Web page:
Clara Deser

University Corporation for Atmospheric Research

Primary Section: 16, Geophysics
Membership Type: Member (elected 2021)


Clara Deser is a climate scientist recognized for her work on global climate variability and anthropogenic climate change.  She is known particularly for her observational and modeling studies of the interactions among the atmosphere, oceans and sea ice that give rise to modes of variability on interannual-to-multidecadal timescales, and for delineating their role in projections of regional climate change. Deser was born in Waltham, Massachusetts and grew up in nearby Newtonville.  She was graduated from the Massachusetts Institute of Technology with a B.S. degree in Earth and Planetary Sciences in 1982, and from the University of Washington with a Ph.D. in Atmospheric Sciences in 1989. She was a postdoctoral fellow at the Cooperative Institute for Environmental Sciences at the University of Colorado in Boulder, and joined the scientific staff at the National Center for Atmospheric Research in Boulder in 1997. Deser is a member of the National Academy of Sciences, and a Fellow of the American Geophysical Union and the American Meteorological Society.

Research Interests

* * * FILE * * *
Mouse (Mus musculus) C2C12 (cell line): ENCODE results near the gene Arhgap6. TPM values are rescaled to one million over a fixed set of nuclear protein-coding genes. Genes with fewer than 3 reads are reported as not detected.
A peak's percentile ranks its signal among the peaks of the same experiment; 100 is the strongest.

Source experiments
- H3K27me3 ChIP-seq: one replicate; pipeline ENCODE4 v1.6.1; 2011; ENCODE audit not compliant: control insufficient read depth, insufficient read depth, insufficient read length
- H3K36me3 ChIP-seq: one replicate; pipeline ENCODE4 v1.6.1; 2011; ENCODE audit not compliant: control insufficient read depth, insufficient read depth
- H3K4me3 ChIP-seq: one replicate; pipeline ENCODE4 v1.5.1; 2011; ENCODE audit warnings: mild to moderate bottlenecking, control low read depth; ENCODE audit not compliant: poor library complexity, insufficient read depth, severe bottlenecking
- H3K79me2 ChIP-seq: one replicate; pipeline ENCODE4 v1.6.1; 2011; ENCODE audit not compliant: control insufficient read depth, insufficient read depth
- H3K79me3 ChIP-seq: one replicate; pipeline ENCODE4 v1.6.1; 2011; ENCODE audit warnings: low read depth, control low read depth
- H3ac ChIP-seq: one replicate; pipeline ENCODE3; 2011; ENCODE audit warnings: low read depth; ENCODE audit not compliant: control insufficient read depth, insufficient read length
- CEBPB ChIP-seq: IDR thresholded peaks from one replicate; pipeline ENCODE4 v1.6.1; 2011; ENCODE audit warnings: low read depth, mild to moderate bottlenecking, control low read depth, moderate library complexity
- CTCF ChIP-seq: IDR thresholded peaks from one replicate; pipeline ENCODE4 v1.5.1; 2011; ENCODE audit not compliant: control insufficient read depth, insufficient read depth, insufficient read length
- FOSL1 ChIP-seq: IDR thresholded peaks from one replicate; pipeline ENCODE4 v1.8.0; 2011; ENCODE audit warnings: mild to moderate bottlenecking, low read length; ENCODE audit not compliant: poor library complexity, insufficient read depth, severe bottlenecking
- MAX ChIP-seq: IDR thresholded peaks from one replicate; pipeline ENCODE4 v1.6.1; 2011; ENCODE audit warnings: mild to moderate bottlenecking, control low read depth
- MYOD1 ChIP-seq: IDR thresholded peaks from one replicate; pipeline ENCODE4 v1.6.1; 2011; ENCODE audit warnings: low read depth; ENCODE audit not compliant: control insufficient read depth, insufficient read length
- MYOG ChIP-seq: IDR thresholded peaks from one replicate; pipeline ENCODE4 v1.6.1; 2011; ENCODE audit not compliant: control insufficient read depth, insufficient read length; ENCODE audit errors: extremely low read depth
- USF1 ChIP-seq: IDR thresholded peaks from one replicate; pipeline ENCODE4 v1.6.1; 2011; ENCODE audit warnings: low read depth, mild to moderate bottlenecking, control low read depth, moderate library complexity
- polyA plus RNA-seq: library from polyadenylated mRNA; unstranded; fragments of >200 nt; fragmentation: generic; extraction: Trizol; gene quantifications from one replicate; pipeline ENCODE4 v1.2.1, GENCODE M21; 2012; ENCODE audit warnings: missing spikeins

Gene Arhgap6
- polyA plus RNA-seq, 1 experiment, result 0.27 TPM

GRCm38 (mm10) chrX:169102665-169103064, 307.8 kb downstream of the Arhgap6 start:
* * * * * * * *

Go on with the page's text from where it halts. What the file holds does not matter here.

Clara Deser’s group is interested in the patterns, mechanisms and predictability of natural climate variability and anthropogenic climate change. They have studied a range of natural phenomena including El Niño/La Niña and the Pacific Decadal and Atlantic Multidecadal Oscillations, as well as documented the emergence of human-induced influences on climate at regional scales.  Deser’s group uses numerical models of the earth’s climate to understand the physical processes governing these natural modes of variability and their predictability, and to elucidate the mechanisms of human-induced climate change, especially the regional effects of greenhouse gas and aerosol emissions. The role of sea ice loss on global climate is another major research focus. Deser’s group has pioneered the use of large ensembles of climate model simulations to probe the combined influences of natural and human-induced contributions to climate variability and change.  Such large ensembles provide a quantitative framework for assessing the risks of climate change and associated impacts on extreme weather, and provide crucial information for adaptation and mitigation efforts.

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